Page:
Prosecutor Seeks Death Penalty in 'Precious Doe' Case

A prosecutor announced Saturday he would seek the death penalty against a man charged with beheading his 3-year-old stepdaughter, whose body was unidentified for nearly four years and was known only as "Precious Doe."

Harrell Johnson, 26, was initially charged with second-degree murder in the death of Erica Michelle Green. But that charge was upgraded in August to first-degree murder, opening the door for the death penalty.

"Very few cases have touched our community more deeply than Erica's death," Jackson County Prosecutor Mike Sanders said. "It was really because of the community, which wouldn't let Erica's death be forgotten, that we're seeking the death penalty now against Harrell Johnson."

Johnson and his wife, Michelle M. Johnson, 30, of Muskogee, Okla., were arrested May 5 when Kansas City police followed up on a tip from a relative identifying Erica and linking them to her death.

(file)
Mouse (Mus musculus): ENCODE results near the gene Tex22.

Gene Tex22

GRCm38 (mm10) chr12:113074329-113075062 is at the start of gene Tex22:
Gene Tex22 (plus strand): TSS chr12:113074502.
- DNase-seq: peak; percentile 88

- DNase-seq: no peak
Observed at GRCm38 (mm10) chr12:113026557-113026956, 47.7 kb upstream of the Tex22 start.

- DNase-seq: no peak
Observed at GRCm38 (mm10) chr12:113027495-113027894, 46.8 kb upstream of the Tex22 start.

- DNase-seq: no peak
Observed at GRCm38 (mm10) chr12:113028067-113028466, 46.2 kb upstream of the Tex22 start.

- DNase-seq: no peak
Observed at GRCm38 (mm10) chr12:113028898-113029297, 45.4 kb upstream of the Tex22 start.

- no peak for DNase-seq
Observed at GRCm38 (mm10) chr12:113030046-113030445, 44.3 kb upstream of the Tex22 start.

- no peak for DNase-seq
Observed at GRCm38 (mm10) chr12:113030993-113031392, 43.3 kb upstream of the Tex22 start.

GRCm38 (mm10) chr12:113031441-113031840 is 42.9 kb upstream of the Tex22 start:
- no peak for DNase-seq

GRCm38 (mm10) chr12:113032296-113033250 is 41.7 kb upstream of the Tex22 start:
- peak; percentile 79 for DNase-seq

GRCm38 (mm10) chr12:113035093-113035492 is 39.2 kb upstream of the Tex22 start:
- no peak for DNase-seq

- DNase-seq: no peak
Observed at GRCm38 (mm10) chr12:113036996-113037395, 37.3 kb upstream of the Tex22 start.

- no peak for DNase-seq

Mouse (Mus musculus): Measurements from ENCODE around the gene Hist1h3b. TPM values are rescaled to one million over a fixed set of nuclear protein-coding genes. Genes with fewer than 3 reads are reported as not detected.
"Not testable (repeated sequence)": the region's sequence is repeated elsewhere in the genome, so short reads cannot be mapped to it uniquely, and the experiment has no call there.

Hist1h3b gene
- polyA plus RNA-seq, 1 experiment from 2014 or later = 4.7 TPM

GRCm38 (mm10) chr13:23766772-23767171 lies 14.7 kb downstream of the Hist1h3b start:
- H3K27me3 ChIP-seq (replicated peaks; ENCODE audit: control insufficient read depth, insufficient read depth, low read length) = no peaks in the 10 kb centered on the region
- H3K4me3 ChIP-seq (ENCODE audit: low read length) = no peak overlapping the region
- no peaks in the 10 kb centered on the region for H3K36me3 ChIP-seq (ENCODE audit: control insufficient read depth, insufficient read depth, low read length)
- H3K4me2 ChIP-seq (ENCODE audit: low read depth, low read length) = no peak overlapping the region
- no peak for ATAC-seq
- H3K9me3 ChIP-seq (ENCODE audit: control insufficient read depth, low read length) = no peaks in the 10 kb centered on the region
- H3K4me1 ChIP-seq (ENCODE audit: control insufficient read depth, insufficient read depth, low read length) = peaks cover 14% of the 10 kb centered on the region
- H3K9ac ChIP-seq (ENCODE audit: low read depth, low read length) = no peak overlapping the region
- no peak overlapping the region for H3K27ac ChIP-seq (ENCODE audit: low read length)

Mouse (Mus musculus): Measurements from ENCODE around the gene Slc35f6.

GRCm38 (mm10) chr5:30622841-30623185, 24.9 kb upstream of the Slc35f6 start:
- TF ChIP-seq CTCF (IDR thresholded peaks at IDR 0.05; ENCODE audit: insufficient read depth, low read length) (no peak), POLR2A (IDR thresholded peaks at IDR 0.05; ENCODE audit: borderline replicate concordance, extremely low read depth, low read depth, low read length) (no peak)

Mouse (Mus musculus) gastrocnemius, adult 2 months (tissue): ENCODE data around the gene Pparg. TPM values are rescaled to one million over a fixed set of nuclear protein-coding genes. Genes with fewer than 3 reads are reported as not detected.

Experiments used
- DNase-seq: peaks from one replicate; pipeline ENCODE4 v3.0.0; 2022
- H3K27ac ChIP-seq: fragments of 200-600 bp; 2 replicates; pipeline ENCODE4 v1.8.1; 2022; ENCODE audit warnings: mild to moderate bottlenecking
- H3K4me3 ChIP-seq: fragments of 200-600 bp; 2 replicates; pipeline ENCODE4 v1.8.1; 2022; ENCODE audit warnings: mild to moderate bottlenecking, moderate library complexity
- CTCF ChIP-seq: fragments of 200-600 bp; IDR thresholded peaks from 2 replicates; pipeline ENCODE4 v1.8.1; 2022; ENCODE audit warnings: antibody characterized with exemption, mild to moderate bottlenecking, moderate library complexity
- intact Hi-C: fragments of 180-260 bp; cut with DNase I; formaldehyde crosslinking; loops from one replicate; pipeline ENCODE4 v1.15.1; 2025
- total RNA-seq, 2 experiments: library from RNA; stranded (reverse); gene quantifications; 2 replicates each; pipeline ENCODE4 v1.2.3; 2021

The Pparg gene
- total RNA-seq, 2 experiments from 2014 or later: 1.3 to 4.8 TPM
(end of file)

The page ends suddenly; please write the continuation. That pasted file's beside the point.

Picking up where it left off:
Erica's body was found in a park in Kansas City in 2001, when she would have been almost 4. Her head was discovered in a trash bag nearby.

The community called her "Precious Doe" and hundreds gathered for a funeral in December 2001.

The body was exhumed in July 2003 so experts could make a lifelike bust of what she may have looked like. She was buried a second time in August, under a new marble grave marker bearing her name.

Sanders said Saturday that additional charges were not immediately expected against Michelle Johnson, who is charged with second-degree murder in Erica's death.

According to court documents, Harrell Johnson admitted he was under the influence of alcohol and the hallucinogenic drug PCP when he became angry with Erica because she refused to go to bed. He allegedly admitted kicking her and throwing her to the ground. After she died, he said, he used hedge clippers to sever her head and dispose of her body, with his wife's help.

The couple will be tried separately. Harrell Johnson is being held without bail, Sanders said. Michelle Johnson remains in jail in lieu of $500,000 bail.